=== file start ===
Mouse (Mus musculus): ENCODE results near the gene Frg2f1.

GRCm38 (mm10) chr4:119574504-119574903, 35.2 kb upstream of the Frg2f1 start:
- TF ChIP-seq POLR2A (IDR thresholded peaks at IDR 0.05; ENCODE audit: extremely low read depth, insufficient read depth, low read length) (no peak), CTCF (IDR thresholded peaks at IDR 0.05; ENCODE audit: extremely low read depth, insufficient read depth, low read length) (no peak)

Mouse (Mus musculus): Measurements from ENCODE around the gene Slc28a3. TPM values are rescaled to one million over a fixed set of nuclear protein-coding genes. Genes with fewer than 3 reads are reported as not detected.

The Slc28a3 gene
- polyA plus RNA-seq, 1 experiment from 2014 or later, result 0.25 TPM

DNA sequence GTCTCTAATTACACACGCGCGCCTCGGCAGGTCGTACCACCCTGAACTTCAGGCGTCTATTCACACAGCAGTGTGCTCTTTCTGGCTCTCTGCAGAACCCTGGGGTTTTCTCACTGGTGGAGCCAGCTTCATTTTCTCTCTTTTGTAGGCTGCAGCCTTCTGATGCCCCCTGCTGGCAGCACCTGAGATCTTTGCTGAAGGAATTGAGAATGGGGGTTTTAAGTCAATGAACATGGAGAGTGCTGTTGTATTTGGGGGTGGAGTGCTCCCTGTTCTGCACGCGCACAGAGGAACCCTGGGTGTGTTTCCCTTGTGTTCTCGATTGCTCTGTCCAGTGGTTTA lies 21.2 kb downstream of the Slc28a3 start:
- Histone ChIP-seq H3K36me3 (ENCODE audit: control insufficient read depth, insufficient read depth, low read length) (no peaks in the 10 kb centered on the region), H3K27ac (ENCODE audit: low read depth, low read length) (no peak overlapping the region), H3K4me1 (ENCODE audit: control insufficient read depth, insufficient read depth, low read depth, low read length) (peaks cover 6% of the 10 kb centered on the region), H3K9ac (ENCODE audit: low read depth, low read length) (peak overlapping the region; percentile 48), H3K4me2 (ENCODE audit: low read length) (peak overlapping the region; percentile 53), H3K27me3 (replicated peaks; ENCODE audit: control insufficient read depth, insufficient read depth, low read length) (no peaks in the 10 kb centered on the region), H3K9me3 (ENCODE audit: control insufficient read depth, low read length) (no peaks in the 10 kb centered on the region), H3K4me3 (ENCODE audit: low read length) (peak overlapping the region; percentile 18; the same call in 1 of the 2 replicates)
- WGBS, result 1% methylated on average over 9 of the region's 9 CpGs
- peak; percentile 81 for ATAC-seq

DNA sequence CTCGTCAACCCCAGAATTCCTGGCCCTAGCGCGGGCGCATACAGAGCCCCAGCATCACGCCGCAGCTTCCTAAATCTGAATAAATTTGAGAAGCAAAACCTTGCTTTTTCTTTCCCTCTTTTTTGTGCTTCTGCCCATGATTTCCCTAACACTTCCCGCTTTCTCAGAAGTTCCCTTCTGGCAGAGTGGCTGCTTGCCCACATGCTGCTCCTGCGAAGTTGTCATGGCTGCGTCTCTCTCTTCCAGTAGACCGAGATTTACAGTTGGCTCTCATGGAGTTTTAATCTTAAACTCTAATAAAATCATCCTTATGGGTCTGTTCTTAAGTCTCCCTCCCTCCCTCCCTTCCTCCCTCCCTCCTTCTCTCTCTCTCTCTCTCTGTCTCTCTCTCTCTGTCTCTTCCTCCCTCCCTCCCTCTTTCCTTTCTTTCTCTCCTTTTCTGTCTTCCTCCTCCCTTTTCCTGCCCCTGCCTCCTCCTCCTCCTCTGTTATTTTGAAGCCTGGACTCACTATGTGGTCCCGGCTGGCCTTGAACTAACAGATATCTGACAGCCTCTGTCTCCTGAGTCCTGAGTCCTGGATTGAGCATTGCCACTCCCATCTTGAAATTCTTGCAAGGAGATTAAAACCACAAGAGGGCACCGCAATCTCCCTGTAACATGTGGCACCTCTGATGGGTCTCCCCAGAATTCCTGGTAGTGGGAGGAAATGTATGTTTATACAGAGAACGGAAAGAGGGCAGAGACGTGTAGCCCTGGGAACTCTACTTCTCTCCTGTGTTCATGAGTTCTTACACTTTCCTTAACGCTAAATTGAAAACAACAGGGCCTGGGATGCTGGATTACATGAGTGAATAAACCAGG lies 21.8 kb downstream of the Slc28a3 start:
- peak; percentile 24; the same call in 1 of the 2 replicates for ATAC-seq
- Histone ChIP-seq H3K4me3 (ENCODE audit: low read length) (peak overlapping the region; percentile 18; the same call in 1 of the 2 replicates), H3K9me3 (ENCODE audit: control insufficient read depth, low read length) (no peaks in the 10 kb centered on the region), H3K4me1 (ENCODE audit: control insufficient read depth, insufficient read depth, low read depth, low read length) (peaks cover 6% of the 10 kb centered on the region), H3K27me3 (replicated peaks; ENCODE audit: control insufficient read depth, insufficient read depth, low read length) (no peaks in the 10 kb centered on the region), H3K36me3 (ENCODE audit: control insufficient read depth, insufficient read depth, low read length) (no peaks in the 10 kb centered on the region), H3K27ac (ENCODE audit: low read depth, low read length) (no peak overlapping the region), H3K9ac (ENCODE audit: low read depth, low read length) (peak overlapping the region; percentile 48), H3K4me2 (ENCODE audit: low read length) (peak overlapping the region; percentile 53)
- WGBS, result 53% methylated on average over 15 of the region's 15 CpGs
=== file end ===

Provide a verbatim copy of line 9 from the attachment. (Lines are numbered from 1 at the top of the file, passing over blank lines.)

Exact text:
- WGBS, result 1% methylated on average over 9 of the region's 9 CpGs